Lower Limb


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The femur is the longest bone in the body and the only bone in the thigh.

Gross Anatomy



The femur develops from the mesoderm and ectoderm in the limb buds. The primary centre in the shaft ossifies at 7-8weeks in utero, and fuses at 16-18 years old. The secondary ossification centres are at the distal physis (ossifies at birth, fuses age 19), head (ossifies at 1year, fuses at 18 years), greater trochanter (ossifies at 4-5 years, fuses at 16 years) and lesser trochanter (ossifies at 10years, fuses age 16).




The head, neck, greater and lesser trochanters are located proximally. The neck is comprised of tensile and compressive groups of trabeculae. The head has a fovea for the attachment of ligamentum teres. On the anterior surface, the intertrochnteric line is where the fibrous capsule attaches. Posteriorly the capsule attaches more proximally on the neck. The 2 femoral condyles, medial and lateral, are located distally. The lateral condyle projects more anteriorly and proximally. The medial condyle is larger, more posterior and distal. The femoral anteversion is usually 12-14 degrees. The normal neck-shaft angle is 126 degrees. The anatomical axis is along the shaft of the femur. The mechanical axis is from the femoral head to the intercondylar notch. The shaft of the femur descends 7degress medially in the coronal plane. The mid femur is triangular shape in cross-section. Along the posterior aspect of the shaft proximally is the gluteal tuberosity and more distally the linea aspera.




Hip joint: Proximally the femoral head articulates with the pelvic acetabulum forming the hip joint. This is a synovial ball and socket type joint. The acetabulum is deepened and stabilised by the labrum. The transverse acetabular ligament runs from anteroinferior to posteroinferior acetabulum.

The ligaments involved in the joint capsule are: pubofemoral, iliofemoral, ischiofemoral and zona orbicularis. The strongest of these is the iliofemoral ligament.

Knee joint: Distally the femoral condyles articulate with the tibia to form the knee joint.


Blood supply


Blood supply to the head and neck comes from the retinacular branches of the medial and lateral circumflex arteries (branches off profunda). The shaft is supplied by the nutrient artery which is a branch of profunda femoris artery. The blood supply to the head and neck of femur is tenuous and retrograde. This leads to an increased risk of avascular necrosis in intracapsular neck of femur fractures.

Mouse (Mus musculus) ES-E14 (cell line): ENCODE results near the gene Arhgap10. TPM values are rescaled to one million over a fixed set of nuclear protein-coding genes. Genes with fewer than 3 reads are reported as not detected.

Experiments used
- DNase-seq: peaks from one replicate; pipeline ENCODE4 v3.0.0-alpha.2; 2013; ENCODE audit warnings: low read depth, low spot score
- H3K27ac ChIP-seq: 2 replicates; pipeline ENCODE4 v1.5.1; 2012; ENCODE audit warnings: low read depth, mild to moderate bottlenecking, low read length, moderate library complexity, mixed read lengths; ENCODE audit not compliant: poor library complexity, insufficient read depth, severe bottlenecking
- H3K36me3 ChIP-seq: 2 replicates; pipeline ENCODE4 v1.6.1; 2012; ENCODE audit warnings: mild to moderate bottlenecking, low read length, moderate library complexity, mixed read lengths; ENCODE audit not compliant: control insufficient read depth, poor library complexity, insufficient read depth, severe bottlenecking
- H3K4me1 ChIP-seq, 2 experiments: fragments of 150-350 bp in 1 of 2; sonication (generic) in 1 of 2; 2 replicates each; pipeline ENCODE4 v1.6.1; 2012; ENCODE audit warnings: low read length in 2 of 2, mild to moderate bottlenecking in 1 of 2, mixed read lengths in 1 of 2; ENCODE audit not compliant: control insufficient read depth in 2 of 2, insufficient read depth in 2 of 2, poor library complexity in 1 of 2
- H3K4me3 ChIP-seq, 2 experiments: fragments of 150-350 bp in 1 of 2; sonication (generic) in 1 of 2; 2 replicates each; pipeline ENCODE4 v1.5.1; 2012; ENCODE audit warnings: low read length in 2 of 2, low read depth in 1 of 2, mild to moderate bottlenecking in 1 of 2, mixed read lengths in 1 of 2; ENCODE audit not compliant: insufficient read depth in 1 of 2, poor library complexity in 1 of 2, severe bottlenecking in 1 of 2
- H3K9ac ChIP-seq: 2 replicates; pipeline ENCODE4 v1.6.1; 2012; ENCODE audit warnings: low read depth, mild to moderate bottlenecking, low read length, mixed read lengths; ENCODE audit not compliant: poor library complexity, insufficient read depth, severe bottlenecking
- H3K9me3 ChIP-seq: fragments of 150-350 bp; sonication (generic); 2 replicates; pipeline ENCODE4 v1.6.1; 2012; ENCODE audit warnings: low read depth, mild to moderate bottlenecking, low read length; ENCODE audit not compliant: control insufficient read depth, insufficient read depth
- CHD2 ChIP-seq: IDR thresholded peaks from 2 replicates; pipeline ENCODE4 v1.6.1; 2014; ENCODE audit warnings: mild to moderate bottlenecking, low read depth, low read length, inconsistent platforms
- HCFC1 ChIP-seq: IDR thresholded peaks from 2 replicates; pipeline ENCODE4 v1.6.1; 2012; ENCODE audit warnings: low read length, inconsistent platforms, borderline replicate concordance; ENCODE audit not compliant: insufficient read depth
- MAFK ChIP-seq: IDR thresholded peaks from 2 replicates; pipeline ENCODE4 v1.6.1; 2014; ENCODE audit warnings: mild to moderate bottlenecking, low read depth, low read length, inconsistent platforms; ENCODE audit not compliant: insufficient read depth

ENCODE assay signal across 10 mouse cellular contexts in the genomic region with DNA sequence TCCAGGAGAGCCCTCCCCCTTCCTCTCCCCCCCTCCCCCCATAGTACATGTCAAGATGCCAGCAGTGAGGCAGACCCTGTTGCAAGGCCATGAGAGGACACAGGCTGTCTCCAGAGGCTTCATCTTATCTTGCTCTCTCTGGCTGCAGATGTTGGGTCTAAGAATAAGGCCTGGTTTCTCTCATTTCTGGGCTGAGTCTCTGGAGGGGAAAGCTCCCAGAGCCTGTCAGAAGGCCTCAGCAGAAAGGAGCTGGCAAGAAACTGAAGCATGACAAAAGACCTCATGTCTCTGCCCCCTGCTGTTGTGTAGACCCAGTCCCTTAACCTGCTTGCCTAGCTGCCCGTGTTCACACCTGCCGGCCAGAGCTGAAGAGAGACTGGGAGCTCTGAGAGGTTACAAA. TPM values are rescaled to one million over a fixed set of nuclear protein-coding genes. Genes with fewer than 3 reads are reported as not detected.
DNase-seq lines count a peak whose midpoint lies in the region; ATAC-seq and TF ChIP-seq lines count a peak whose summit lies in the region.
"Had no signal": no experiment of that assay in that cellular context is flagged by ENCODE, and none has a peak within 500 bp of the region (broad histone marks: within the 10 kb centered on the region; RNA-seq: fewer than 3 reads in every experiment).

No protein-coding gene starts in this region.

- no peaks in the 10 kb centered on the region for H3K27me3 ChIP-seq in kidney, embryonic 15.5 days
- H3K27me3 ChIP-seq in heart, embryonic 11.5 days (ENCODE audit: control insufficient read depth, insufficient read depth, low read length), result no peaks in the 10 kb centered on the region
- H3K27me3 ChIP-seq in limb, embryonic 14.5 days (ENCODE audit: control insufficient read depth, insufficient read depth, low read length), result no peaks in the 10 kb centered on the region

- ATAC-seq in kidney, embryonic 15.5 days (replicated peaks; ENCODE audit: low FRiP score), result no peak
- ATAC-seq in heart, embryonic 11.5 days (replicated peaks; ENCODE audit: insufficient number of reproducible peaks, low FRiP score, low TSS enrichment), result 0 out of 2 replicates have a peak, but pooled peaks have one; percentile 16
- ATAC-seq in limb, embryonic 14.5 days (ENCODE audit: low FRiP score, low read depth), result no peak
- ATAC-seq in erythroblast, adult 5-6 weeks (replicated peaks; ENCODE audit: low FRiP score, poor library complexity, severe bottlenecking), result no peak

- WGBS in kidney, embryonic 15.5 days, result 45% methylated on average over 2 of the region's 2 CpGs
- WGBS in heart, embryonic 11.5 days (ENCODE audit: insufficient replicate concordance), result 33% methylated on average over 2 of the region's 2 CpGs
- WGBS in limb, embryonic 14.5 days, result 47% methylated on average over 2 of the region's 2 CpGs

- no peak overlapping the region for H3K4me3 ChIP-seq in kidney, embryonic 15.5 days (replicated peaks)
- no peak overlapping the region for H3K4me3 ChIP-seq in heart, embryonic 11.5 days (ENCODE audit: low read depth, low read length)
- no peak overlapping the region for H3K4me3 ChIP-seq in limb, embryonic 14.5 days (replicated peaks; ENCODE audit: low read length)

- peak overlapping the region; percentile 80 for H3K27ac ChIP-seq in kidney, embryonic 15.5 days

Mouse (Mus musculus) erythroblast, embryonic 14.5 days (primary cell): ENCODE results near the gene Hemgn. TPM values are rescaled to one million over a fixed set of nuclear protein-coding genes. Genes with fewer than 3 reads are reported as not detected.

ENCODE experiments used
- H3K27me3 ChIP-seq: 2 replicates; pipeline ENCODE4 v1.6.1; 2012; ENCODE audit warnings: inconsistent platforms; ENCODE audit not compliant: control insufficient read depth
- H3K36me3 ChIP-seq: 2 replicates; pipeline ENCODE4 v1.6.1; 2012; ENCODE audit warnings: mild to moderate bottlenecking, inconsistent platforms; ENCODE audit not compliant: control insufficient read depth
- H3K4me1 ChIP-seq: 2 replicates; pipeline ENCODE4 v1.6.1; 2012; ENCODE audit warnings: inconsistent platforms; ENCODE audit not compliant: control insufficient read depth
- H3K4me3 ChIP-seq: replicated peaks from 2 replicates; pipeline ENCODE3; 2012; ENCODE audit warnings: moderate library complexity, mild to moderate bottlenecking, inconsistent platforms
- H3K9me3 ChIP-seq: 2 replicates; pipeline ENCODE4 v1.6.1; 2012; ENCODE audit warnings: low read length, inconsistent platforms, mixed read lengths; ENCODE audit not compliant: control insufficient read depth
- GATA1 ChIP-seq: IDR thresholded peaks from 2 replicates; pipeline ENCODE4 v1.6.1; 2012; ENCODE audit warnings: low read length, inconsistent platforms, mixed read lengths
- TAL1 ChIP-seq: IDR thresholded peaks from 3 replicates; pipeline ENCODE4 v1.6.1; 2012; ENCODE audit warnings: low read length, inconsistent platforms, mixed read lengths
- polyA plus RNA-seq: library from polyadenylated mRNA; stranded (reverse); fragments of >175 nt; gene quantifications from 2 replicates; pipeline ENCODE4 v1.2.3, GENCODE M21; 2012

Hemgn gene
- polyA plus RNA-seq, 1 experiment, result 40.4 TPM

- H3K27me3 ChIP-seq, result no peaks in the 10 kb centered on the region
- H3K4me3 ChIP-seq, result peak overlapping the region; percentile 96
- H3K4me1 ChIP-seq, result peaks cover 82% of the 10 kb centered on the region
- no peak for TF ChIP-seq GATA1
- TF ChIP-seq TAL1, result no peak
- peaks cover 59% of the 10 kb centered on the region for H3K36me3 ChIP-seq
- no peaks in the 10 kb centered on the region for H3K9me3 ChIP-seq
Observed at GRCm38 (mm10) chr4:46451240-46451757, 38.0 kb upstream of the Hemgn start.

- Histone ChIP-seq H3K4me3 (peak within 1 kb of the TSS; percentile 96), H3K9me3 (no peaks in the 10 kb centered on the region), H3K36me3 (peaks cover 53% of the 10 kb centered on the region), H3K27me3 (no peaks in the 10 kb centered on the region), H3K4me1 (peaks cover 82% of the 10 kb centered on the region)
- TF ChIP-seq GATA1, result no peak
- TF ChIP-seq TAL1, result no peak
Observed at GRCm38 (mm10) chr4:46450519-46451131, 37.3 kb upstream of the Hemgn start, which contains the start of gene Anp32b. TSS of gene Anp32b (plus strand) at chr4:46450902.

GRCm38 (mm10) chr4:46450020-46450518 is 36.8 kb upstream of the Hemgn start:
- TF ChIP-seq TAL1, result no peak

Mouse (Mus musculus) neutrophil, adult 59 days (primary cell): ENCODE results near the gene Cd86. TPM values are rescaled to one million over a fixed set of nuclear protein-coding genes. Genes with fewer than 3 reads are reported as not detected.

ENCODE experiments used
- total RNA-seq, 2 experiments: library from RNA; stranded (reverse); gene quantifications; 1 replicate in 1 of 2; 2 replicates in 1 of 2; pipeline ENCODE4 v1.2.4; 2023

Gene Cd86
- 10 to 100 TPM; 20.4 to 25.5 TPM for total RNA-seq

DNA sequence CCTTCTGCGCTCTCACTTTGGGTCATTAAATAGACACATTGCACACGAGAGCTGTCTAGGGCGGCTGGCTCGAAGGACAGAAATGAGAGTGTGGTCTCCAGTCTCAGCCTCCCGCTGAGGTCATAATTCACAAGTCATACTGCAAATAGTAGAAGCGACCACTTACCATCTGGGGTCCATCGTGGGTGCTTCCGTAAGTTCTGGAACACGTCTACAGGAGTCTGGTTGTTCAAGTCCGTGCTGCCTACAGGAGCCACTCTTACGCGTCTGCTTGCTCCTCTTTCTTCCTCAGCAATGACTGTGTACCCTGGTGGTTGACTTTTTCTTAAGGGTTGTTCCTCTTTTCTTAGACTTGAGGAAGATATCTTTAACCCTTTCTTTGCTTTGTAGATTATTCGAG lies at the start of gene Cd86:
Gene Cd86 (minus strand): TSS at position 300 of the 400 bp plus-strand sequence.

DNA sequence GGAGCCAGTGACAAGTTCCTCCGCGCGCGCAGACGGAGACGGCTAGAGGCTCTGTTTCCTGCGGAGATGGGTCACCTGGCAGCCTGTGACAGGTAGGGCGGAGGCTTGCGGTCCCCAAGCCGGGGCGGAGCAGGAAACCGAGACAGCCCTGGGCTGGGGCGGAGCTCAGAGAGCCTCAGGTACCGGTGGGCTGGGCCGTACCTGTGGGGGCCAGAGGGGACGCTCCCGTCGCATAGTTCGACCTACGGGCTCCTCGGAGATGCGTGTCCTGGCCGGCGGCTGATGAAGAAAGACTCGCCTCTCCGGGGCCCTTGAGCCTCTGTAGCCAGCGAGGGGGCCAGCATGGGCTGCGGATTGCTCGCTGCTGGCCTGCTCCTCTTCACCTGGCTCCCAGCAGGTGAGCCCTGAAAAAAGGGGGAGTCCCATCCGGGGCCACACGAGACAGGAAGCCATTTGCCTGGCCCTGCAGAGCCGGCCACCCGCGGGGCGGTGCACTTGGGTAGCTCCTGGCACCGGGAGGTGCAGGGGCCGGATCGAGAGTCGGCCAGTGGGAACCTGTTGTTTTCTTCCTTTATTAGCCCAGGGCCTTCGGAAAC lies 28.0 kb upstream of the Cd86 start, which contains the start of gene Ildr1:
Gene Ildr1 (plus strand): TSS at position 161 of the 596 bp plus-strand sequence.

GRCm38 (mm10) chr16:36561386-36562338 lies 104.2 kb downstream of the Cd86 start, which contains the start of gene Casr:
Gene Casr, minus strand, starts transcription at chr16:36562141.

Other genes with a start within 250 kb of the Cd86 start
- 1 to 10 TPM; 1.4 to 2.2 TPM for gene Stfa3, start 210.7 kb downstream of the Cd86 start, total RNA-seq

Ligamentous attachments


Greater trochanter:

§  Piriformis (insertion)

§  Obturator interus (insertion)

§  Superior gemellus (insertion)

§  Gluteus medius (insertion)

§  Gluteus minimus (insertion)

Lesser trochanter:

§  Ileopsoas (insertion)

Linea aspera:

§  Adductor magnus (insertion)

§  Adductor longus (insertion)

§  Adductor brevis (insertion)

§  Biceps femoris (origin)

§  Pectineus (insertion)

§  Gluteus maximus (insertion)

§  Vastus lateralis (origin)

§  Vastus medialis (origin)

Adductor tubercle:

§  Adductor magnus (insertion)


Clinical Anatomy

Femoral neck fractures:


Either low energy fractures in the elderly oseoporotic patients, or high energy injuries in the young.

Can be divided into intracapsular or extracapsular fractures

Intracapsular fractures have a higher risk of interrupting the blood supply to the femoral head, leading to avascular necrosis. Intracapsular fractures can be classified according to the Garden classification:

§  1  = valgus impacted/ incomplete

§  2 = non-displaced

§  3 = partially displaced

§  4 = displaced

The fracture pattern and patient factors dictate the choice of surgical management.


Hip dislocation:


Caused by high energy trauma and often have multiple associated injuries.

85% are posterior dislocations. In this case the thigh will be adducted, flexed and internally rotated.

Early reduction is essential

Complications include: avascular necrosis, sciatic nerve injuries (posterior), femoral artery and nerve injury (anterior), instability, osteoarthritis, heterotopic ossification


Femoral shaft fracture:


High energy injury and a potential source of significant blood loss.


Perthes disease:


Osteonecrosis of the femoral head of idiopathic or vascular etiology.

Usually presents in boys aged 4-8 years with unilateral thigh or knee pain and limp.


Slipped upper femoral epiphysis (SUFE)


Usually presents in obese 11-14 year olds with hip, thigh or knee pain and limp.

Quick Anatomy

Key Facts







7-8 wks in utero



Distal physis






Greater trochanter



Lesser trochanter




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The femur is a long bone, with multiple muscle attachments. The main pathology occurs because the femoral neck weakens with age leading to an increased susceptibility to fracture.


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